"The Iliad" is the first and the greatest literary achievement of Greek civilisation - an epic poem without rival in the literature of the world, and the cornerstone of Western culture. The story of the "Iliad" centres on the critical events in the last year of the Trojan War, which lead to Achilleus' killing of Hektor and determine the fate of Troy. But Homer's theme is not simply war or heroism. With compassion and humanity, he presents a universal and tragic view of the world, of human life lived under the shadow of suffering and death, set against a vast and largely unpitying divine background. "The Iliad" is the first of the great tragedies.
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In the Western classical tradition, Homer is the author of the Iliad and the Odyssey, and is revered as the greatest of ancient Greek epic poets. These epics lie at the beginning of the Western canon of literature, and have had an enormous influence on the history of literature.
When he lived is unknown. Herodotus estimates that Homer lived 400 years before his own time, which would place him at around 850 BC, while other ancient sources claim that he lived much nearer to the supposed time of the Trojan War, in the early 12th century BC. Most modern researchers place Homer in the 7th or 8th centuries BC.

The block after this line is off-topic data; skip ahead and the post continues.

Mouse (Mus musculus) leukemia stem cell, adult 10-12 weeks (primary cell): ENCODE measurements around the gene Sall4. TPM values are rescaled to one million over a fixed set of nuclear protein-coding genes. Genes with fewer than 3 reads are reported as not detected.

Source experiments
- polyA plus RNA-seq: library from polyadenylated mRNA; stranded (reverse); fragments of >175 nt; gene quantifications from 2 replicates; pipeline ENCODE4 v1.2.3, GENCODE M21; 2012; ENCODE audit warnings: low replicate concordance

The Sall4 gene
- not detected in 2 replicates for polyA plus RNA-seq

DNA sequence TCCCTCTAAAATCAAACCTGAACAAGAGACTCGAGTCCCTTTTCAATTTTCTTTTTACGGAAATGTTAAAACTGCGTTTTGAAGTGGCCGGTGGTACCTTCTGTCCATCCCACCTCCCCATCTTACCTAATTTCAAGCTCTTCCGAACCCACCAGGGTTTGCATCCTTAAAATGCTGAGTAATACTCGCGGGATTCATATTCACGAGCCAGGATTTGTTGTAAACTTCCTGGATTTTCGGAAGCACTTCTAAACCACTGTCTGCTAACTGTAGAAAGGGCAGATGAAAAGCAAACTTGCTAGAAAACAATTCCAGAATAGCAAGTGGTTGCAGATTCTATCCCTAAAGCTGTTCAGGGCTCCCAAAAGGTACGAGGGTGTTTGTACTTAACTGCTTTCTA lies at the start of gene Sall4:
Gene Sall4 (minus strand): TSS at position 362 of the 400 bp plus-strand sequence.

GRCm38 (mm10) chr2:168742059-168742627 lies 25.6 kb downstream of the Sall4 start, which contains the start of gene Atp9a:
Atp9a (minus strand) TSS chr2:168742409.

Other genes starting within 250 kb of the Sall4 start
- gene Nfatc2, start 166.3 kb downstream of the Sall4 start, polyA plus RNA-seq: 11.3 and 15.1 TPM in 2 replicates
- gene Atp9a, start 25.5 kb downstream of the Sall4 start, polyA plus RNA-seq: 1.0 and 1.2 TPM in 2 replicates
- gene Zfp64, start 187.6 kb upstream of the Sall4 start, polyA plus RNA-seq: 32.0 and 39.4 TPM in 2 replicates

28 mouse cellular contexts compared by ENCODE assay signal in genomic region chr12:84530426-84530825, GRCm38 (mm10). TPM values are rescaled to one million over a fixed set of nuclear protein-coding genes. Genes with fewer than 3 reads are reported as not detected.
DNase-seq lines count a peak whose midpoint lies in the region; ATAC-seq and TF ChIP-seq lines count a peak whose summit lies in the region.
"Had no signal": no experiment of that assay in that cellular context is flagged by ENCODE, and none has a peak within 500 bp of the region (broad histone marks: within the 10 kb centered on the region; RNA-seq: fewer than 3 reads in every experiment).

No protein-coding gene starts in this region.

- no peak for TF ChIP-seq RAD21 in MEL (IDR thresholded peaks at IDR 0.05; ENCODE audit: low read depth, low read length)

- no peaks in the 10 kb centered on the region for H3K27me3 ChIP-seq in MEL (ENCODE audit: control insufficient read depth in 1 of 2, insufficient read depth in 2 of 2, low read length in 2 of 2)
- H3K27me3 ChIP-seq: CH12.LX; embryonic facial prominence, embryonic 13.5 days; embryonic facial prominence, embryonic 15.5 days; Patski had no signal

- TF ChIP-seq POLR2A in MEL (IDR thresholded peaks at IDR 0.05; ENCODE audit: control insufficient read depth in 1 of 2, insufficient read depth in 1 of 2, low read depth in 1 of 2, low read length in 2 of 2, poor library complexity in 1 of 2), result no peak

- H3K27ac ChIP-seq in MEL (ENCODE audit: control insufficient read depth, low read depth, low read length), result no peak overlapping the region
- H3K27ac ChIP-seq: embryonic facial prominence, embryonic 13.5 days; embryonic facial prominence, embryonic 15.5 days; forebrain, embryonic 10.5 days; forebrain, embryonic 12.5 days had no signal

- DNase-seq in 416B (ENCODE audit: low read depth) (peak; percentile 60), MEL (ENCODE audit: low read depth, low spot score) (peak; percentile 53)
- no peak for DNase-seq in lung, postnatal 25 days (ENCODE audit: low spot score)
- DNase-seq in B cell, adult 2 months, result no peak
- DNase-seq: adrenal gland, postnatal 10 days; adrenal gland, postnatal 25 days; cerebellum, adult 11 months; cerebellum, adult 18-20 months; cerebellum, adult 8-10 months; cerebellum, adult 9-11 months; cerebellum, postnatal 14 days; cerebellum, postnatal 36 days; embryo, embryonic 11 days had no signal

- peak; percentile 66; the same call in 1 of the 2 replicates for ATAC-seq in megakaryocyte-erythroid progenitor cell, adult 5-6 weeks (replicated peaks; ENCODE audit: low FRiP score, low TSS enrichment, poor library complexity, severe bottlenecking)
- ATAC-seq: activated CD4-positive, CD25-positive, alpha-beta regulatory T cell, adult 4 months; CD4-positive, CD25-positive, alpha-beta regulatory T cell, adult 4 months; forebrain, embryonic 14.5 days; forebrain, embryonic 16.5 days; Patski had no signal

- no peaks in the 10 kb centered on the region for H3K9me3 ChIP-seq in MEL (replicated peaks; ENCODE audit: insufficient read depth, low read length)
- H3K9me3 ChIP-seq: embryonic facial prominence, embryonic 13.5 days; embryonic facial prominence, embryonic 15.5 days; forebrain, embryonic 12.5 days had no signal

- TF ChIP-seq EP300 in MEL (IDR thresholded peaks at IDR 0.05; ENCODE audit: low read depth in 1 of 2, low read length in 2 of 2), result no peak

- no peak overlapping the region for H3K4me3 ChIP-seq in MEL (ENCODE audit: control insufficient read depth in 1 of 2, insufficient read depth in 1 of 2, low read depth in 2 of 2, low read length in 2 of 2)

The formative influence of the Homeric epics in shaping Greek culture was widely recognized, and Homer was described as the teacher of Greece. Homer's works, which are about fifty percent speeches, provided models in persuasive speaking and writing that were emulated throughout the ancient and medieval Greek worlds. Fragments of Homer account for nearly half of all identifiable Greek literary papyrus finds.
Reviews - What do customers think about The Iliad?
Not what I expected. Jul 4, 2008
I'm really disapointed with this version of the Iliad. This version uses the Roman names for all the gods in the book. This makes it so confusing to figure out who is who I just stopped reading the book. I would return it but it would cost just as much to ship it as the book costs, so there's no point in doing that.
Best of the Translations Feb 3, 2008
This translation captures the noble grandeur of Homer's Iliad better than any of the others (Lattimore, Fagles, etc.--Lattimore's Odyssey is nearly perfect, but in the Iliad he uses words like "sir", which make his Iliad translation seem anachronistic and "cheeky" at times.)
Though it is referred to as a "prose" translation, it nevertheless achieves at least the same degree of poetry as the other "verse" translations (none of which actually reproduce the metrical rhythms of Homer, but merely try to match the same thoughts per line, with occasional distracting flights of fancy.)
The characters' speeches are rendered beautifully by Hammond, with striking directness, force, passion and noble pathos. In the Hammond translation, we have all the ritual, formulaic, noble and heroic grandeur of Homer's Iliad, with characters that come alive through their speeches, with clearly recognizable self-consciousness and sophistication of thought that easily elicits even the modern reader's empathy.
For novices to the classics, it improves with repetetive listening Mar 15, 2006
I felt very satisfied after having listened to this book once, and enriched after listening the second time. I had two challenges (described below) to overcome to get through this disc set, but I really felt engaged and enriched by the challenges as well as the story itself.